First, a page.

skip to main content.

posts about alberta.

north america » canada » alberta

located here: alberta badlandscalgarydrumhellerrocky mountainsvulcan

during the second half of september and the first few days of october, we were roaming through canada. we spent two weeks in the west and one in the east. revisiting some places i’ve been earlier, and visiting a lot of places i’ve never seen before.


we started in vancouver.

next, we set over to vancouver island and crossed the island to its west coast.

little quasicum falls.

on our way to the west coast, we stopped at the little qualicum falls. (our first waterfall on this trip, but definitely not the last.)

on the west coast, we stayed in ucluelet.


ucluelet is a nice place placed directly at the pacific ocean. the following pictures are from a nice walk near the lighthouse.

long beach near tofino.

from ucluelet we continued northwards in the direction of tofino and stopped at long beach. after somewhat cloudy weather in ucluelet, the clouds opened up here and we had nice sunny weather. obviously, we put our feet into the ocean.

later, we continued to victoria. the last two of the above photos were taken near port alberni.

heading northways.

from victoria, we set back to the mainland and continued north. we took a tram up a mountain near squamish, had a little stop-over in whistler, and then continued north-east until we arrived in clinton.

continuing north.

from clinton, we headed north to prince george.


barkerville is an old gold-mining town not too far from prince george. on our trip to the latter, we did an excursion to barkersville.

crossing the rocky mountains in the north.

from prince george, we continued north-east to dawson creek, from where we continued to Grande Prairie and then headed south to jasper.

the northern part of the icefields parkway.

from jasper we travelled along the icefields parkway. or at least its northern part. it was a very nice trip, with one exception: the so-called glacier skywalk. despite its name, it has not much to do with glaciers. the landscape you can see was formed by glaciers, and you can see glaciers from far away – but that’s it. you can get way better views of still-alive glaciers (like the columbia icefield) for free and not far from there.

don’t get me wrong, the construction of the skywalk is great (from a technical point of view), but the name’s a terrible choice and quite disappointing. (an interesting fact is that roughly at the place where the skywalk is built, i remember a stop at the street where you could stop your car and take a look. the view was similar to the one from the skywalk. now you can’t stop there anymore, but have to pay quite some bucks to be transported there by bus.)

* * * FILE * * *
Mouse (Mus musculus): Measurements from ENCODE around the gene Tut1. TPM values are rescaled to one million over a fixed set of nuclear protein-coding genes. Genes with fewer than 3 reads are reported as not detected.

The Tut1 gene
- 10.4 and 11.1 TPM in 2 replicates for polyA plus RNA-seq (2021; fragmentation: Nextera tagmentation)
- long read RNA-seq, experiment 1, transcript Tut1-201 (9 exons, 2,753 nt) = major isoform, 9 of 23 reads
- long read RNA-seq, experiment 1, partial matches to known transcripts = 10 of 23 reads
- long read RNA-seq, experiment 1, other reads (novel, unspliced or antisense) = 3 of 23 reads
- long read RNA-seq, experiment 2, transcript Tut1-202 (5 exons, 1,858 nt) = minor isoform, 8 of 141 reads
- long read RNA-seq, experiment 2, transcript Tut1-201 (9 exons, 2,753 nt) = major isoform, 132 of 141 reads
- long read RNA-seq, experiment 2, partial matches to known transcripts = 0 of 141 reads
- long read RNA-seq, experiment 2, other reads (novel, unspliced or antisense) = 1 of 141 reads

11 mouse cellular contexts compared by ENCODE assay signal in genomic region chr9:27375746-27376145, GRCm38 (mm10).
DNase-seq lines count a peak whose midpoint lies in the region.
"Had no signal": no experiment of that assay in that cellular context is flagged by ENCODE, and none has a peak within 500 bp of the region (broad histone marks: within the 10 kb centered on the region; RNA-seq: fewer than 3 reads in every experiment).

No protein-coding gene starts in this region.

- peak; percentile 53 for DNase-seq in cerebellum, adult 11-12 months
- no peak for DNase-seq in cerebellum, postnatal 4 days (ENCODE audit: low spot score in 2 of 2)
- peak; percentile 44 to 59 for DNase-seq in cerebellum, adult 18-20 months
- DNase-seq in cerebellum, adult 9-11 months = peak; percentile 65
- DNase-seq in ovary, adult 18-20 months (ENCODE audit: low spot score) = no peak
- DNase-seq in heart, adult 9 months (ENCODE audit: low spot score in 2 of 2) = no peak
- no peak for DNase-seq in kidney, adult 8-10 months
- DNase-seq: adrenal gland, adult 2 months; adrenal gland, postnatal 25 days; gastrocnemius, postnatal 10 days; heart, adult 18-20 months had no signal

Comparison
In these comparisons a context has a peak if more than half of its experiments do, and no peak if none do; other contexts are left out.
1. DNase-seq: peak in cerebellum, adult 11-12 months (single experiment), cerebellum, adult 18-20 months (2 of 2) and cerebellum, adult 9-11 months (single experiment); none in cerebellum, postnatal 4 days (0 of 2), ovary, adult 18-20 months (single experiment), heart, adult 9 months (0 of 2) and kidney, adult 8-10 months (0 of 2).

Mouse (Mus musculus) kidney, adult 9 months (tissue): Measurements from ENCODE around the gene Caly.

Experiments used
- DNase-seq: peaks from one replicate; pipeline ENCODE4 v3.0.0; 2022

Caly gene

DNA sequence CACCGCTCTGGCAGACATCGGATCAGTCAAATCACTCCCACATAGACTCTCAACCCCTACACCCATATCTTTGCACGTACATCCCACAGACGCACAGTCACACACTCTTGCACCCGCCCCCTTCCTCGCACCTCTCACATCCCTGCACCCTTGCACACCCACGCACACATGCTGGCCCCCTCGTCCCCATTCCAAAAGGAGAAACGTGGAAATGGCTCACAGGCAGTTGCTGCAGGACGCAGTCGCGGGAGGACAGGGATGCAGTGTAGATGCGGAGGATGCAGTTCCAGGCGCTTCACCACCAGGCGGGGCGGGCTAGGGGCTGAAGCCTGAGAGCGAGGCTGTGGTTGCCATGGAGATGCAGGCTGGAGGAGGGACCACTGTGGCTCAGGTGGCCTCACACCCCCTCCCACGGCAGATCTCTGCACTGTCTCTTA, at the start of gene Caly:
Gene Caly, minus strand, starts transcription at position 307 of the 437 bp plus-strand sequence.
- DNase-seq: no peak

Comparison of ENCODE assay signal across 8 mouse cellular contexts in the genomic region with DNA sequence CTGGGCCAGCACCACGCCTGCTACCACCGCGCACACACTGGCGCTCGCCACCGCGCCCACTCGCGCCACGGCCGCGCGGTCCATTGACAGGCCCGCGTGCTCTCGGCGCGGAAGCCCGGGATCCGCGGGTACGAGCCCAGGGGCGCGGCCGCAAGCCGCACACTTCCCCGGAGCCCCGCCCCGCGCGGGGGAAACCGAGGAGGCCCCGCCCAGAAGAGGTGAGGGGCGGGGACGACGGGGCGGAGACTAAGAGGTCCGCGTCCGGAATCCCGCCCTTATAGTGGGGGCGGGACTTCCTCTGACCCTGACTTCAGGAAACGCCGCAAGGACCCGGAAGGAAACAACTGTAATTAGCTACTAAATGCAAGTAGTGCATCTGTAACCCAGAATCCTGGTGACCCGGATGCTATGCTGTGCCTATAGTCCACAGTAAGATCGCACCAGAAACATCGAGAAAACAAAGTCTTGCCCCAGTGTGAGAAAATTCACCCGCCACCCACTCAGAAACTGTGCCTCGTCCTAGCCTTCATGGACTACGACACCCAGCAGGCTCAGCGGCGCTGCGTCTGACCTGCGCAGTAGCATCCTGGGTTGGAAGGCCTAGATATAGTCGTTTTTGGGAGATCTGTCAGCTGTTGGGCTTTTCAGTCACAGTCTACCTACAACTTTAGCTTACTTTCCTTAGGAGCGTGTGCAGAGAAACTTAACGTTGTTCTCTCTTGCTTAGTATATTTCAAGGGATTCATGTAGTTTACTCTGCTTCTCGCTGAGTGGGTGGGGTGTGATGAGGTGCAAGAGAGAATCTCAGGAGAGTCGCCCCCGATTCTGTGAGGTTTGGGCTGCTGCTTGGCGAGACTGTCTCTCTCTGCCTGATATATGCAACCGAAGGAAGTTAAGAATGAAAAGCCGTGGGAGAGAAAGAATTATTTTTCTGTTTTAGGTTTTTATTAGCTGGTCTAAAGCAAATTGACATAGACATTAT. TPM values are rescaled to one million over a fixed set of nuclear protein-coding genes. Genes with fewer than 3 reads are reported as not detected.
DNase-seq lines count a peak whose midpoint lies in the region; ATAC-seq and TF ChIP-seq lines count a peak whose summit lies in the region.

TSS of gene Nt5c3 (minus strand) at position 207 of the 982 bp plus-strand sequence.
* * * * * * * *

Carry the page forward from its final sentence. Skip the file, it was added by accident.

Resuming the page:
heading east.

from roughly the middle of the icefields parkway, at saskatchewan river crossing, we headed east along highway 11. the mountainous landscape changed to endless farmland, endless straight roads with regular (every 25 kilometers or so) perpendicular intersecting roads. except from slight elevation changes, you it feels like you can drive forward forever. eventually, we headed south, though.

drumheller and the alberta badlands.

our next destination was drumheller in the heart of the alberta badlands. from there, we explored the badlands a bit, in particular we saw horsethief canyon, horseshoe canyon, and the famous hoodoos. unfortunately, we had several rainshowers inbetween…


from drumheller we continued to vulcan, where we visited the tourist information as well as the trekcetera museum. thanks a lot to devan and michael for showing us around both places! (besides, a museum where you are even encouraged to take photos is a great museum!)


finally, we ended up in calgary, where i used to live for quite some time. this was the first time i visited calgary as a tourist, and it turns out there are quite some things to see you wouldn’t expect. if you ever want to explore calgary, you should visit the calgary tower – they have a great electronic tour guide, which is essentially a smartphone where you can click on buildings you can see and get audio information, sometimes also videos, about the places. it also included some material on last year’s flood, so it looks like it’s pretty new. i hope they’ll keep it and also keep it up to date.

the other great thing we did was a city tour on calgary’s only hop-on hop-off bus. apparently not well known, we happened to be the only two passengers for our tour. which was great for us, since our guide was really fantastic (he used to guide tours in the rocky mountains before)! he explained and showed us lots of things we would have never seen or heard about. he also showed us some nice places which are usually not part of the tour. it’s really a shame that this tour is not more well-known.